[messengers] Winter Warriors

Date: 31 Jan 2011 18:47:51 +0100
From: Joe Hendry <messvilleto@xxxxxxxxx>


Winter Warriors

 

January 31, 2011, Downtown Journal

 

BY GREGORY J. SCOTT

 

// Despite record snowfalls, chaotic parking restrictions
and buried bike lanes, Downtown cyclists say this year has been one of the best
for winter riding  //

 

What does it take to get a Minneapolis cyclist to give up the winter
commute? Not a record-setting snowfall, apparently. 

 

Despite the great winter deluge of December 2010, which
dumped more than 33 inches of snow on the metro area — the most the city has seen
since 1969 — Downtown bike commuters continued to climb on to their
two-wheelers to get to and from work. And while this should surprise no one —
cold-hardiness has long been our scene’s biggest bragging point, our trump card
in finally edging out Portland last spring as
Bicycling Magazine’s “#1 Bike
 City” — this winter’s
riders are significant in another way.

 

They seem to be the only ones prepared for the weather.

 

 The Metrodome’s roof
collapsed, the City of Minneapolis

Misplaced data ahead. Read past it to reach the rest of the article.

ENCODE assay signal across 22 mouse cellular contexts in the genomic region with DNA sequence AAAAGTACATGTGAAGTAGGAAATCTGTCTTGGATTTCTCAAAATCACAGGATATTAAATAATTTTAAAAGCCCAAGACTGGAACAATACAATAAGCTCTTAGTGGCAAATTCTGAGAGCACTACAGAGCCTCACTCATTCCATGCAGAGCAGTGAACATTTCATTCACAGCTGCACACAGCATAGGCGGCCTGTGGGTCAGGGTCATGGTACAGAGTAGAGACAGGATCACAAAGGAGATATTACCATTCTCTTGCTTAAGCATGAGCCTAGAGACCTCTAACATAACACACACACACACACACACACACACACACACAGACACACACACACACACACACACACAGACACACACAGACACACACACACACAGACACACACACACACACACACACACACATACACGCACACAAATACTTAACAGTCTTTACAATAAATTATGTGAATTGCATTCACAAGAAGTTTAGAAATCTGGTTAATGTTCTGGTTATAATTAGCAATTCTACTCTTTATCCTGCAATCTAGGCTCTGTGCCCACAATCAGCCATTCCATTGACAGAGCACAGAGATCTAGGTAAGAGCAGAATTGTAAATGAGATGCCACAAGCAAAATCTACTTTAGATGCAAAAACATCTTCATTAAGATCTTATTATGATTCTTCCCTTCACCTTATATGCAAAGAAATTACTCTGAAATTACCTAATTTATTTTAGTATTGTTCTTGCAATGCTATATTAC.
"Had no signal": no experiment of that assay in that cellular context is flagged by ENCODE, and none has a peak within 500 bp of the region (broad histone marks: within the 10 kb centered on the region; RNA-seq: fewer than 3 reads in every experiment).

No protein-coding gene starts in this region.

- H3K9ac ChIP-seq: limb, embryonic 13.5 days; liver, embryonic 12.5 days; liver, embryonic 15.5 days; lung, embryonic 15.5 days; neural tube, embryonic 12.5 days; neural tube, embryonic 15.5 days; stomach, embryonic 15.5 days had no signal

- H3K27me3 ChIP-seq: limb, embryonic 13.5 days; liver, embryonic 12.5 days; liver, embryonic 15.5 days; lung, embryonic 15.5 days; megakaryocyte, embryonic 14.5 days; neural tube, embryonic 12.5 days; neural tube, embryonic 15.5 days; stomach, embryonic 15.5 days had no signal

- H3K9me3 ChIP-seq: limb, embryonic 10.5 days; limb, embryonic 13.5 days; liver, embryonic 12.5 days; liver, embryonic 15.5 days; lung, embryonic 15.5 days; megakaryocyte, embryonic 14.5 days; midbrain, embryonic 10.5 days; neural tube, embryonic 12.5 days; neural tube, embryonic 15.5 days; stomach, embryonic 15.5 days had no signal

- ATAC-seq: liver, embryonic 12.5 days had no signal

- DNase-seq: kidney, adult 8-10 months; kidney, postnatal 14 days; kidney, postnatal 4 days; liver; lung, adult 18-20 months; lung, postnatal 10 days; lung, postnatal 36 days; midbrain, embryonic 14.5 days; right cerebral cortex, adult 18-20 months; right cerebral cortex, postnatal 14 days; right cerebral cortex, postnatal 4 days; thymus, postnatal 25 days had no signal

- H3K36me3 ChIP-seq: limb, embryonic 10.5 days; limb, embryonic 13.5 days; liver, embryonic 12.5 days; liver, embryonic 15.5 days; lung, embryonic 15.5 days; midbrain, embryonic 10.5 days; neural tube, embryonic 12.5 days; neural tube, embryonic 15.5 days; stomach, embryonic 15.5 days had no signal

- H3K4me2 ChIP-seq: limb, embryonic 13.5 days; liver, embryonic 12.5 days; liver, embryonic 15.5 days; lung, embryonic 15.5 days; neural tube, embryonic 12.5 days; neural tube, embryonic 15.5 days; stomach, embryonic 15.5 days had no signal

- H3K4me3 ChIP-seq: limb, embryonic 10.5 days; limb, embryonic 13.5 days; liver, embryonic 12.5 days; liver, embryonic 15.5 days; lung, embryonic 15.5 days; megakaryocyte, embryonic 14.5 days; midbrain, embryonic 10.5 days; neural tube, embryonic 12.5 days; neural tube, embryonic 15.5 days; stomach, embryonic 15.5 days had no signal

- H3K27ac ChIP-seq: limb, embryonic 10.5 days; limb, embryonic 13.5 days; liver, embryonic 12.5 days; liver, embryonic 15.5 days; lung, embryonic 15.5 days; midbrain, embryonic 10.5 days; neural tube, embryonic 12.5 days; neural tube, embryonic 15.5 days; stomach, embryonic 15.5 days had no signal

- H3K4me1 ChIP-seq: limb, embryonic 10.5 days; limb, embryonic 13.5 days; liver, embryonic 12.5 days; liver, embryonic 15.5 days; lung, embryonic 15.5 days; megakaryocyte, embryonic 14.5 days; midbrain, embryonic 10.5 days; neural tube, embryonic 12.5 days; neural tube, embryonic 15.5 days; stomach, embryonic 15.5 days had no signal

busted its 2010 snowplowing budget by $3 million and thanks to a record-setting
string of six snow emergencies, 6,699 cars have been towed since late November.


 

But the cyclists keep making it from point A to point B.
Bike Walk Twin Cities, the local arm of a federal initiative aimed at reducing
car dependence, estimates that 36 percent of area cyclists continue to pedal on
clear winter days, and a hardy 20 percent ride on through more frightful
conditions. 

 

Many of these commuters have said that this season has been
much better than last year — though the bar may have been set pretty low. 

 

“Last year, we had that snowstorm on Christmas that didn’t
get plowed. And that melted and froze, leaving terrible, terrible icy ruts,” said
Kyle Neitzel, a Windom
 Park resident who rides
daily to his job at the IDS Center Downtown. “We have been pretty fortunate
that we haven’t had a quick freeze, or a warm-up followed by a quick freeze.
[This winter] hasn’t been bad.”

 

Bjorn Christianson, lead administrator of the popular local
cycling forum MplsBikeLove.com, agreed. 

 

“I would say so far this year, it’s been easier than last